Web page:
Contact: Sarah Nicholas
STARKVILLE, Miss.—Mississippi State’s Theatre MSU—the Department of Communication’s production division—debuts its new season this month with “The Commedia Robin Hood,” a Lane Riosley play with a twist on the original story of Robin Hood.
Presented in the commedia dell’arte form of improvisational theater that began in Italy in the 16th century, the play’s characters are portrayed as poor travelers who invent props from objects they discover as they fumble their way through the tale of Robin Hood.
“The Commedia Robin Hood” will be presented at the MSU Amphitheater Sept. 17 at 6 p.m. Additional presentations include 2 p.m. performances on Sept. 19 at JL King Park and Sept. 20 at McKee Park in Starkville. The outside venues incorporate safety regulations mandated by the university’s response to COVID-19.
Tickets are available at www.events.msstate.edu. Payment options range from free, $2 or $5, in a “pay what you can” format. Ticket registration is required, even for free tickets. A strict audience limit of 100 people will be observed at each presentation.
The reduced ticket prices are available this year with support from the Lorena J. “Rockie” Smith Fund for the Performing Arts.
MSU juniors Taylor Barr, a business administration major minoring in communication/theatre from Marietta, Georgia, and Kathryn E. “Kat” Moore, a communication/theatre major from Minden, Louisiana, are co-directors for the commedia.
Moore describes the show as a “stylized version of theater—a fast-paced comedy that keeps you laughing through the whole story.”
“We are so excited for everyone to see the show,” said Moore, who admits working amid COVID restrictions has been “challenging.”
“But these challenges have only provided us with reasons to be even more creative. We definitely have some surprises in store for the show. I am very proud of the department’s willingness to continue to provide us—the students and the community—with another season,” she said.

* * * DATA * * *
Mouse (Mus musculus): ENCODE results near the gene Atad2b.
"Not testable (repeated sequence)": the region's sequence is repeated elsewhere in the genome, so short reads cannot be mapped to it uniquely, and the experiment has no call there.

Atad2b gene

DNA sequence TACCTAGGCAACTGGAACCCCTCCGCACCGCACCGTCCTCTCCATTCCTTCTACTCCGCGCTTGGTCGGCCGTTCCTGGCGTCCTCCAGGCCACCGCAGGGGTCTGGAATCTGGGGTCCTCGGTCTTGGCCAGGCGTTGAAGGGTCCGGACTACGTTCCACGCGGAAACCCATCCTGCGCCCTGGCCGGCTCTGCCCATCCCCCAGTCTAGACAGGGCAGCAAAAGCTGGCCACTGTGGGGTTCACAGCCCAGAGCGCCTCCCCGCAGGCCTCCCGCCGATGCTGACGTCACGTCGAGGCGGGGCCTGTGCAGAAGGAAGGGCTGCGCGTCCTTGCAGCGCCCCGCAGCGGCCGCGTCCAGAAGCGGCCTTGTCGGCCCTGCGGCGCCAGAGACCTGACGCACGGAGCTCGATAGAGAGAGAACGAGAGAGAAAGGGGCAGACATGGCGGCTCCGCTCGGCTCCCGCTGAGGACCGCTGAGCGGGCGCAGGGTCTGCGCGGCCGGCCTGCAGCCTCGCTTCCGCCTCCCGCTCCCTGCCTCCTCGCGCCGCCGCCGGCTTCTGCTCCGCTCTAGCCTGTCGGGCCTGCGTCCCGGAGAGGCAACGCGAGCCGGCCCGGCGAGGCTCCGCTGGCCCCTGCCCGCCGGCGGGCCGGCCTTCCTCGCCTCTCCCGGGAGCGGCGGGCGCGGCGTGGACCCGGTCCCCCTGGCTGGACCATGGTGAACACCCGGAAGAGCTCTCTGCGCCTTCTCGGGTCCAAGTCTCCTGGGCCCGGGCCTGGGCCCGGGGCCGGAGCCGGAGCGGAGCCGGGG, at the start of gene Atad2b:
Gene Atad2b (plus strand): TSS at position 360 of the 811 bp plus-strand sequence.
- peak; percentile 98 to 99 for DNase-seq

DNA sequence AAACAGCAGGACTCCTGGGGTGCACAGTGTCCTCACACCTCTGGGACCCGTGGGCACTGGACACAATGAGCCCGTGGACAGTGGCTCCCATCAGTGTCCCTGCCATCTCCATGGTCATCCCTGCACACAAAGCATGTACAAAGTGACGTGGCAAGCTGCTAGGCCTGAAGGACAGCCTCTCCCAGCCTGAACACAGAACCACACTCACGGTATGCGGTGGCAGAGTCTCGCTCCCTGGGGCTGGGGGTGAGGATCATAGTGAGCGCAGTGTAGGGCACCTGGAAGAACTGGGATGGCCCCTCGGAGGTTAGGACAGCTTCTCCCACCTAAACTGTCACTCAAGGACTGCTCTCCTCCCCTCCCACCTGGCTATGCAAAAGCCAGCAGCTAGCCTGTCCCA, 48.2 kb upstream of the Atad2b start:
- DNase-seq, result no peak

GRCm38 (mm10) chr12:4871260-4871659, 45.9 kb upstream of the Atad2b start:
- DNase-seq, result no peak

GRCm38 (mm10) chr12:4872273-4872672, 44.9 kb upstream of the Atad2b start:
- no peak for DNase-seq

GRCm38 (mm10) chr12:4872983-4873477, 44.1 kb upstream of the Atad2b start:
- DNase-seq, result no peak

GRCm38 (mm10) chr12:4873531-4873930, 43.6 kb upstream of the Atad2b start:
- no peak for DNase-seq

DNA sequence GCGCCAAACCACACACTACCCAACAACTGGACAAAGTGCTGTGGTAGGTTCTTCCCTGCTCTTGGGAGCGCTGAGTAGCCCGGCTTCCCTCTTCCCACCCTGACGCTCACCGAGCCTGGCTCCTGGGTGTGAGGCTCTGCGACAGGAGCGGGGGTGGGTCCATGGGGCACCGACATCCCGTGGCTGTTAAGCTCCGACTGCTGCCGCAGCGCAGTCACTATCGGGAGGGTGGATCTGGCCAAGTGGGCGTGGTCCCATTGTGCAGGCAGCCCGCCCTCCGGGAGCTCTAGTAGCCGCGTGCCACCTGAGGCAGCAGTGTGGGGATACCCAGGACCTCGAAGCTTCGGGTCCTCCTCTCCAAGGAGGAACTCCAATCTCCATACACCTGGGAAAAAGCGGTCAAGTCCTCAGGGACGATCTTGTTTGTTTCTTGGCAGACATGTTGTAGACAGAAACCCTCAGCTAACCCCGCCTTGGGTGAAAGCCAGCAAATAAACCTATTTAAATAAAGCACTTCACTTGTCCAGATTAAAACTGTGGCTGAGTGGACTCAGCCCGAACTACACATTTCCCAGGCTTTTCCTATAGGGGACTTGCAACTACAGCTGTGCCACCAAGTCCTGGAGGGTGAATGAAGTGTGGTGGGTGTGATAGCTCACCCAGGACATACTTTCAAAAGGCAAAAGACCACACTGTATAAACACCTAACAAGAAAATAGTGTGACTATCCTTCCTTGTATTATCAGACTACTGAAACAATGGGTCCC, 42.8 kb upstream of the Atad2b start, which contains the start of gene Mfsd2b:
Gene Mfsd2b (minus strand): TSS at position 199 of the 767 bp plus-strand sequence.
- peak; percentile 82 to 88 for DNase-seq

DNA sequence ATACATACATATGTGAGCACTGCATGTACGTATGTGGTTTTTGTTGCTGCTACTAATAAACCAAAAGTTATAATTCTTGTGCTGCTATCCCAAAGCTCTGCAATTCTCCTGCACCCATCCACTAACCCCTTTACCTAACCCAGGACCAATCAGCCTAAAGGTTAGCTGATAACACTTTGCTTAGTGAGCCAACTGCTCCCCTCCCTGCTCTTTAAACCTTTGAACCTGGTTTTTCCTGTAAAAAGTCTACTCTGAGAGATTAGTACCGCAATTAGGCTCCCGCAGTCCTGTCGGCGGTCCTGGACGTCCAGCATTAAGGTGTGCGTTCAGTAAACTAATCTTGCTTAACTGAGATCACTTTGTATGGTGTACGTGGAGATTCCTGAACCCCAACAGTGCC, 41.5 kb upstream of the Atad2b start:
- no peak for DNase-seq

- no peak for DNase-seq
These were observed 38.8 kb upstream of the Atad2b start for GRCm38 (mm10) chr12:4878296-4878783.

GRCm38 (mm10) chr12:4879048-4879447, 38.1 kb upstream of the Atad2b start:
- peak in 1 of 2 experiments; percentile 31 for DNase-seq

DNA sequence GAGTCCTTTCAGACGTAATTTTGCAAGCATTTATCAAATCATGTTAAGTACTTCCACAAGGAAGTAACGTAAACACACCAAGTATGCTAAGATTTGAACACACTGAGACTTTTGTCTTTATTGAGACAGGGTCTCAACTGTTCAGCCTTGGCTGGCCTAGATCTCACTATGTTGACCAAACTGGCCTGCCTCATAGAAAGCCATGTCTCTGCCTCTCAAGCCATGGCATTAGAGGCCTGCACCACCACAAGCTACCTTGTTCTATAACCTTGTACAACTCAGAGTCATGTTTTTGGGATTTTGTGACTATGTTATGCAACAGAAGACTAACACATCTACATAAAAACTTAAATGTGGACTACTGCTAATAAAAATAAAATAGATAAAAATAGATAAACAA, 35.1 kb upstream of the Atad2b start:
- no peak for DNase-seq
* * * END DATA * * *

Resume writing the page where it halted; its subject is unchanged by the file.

Melanie Harris, MSU theatre instructor and costume director said the program is completely student-produced.
“The students didn’t want to give up on our season so we asked them to bring us ideas. They came up with the idea to perform outside, and we are so excited to make it work.”
The outdoor venues will include buffer zones between the actors and the audience, taped off areas for each family—in accordance with social distance mandates—and no interactions between performers and the audience after the shows.
Accessibility and safety are the main areas of concentration this year, Harris said.
“Commedia is a historical theater style that was always performed in masks. We have taken that a step further and built COVID-19 masks into the inside of the traditional commedia masks,” said Harris. “All attendees will be required to wear masks and we have even worked in jokes about social distancing and hand sanitizer.”
Harris said two actors were cast for each role so “if an actor of one cast has to quarantine, we can use the corresponding actor from another cast.”
Additional safety measures include rehearsing at a six feet distance while wearing masks and gloves. All actors are required use the Everbridge app to monitor their health, and all production participants have their temperatures taken and recorded at each rehearsal. Props and other surfaces that actors touch are sanitized between uses to prevent cross contamination.
Joining Harris as Theatre MSU advisors include new MSU faculty members Tonya Hays, an assistant professor in the communication department who advises the directors, and Matthew Webb, and assistant clinical professor in the communication department who advises the scenic designers.
After the September presentations of “Commedia Robin Hood,” Theatre MSU plans to present Janet Langhart Cohen’s play “Anne and Emmett” in October.
MSU’s Department of Communication is available online at www.comm.msstate.edu. Follow Theatre MSU on Facebook, Twitter and Instagram @TheatreMSU.
MSU’s College of Arts and Sciences includes more than 5,200 students, 325 full-time faculty members, nine doctoral programs, 14 master’s programs, and 27 undergraduate academic majors offered in 14 departments. It also is home to the most diverse units for research and scholarly activities, including natural and physical sciences, social and behavioral sciences, and the humanities. For more details about the College of Arts and Sciences visit www.cas.msstate.edu.
MSU is Mississippi’s leading university, available online at www.msstate.edu.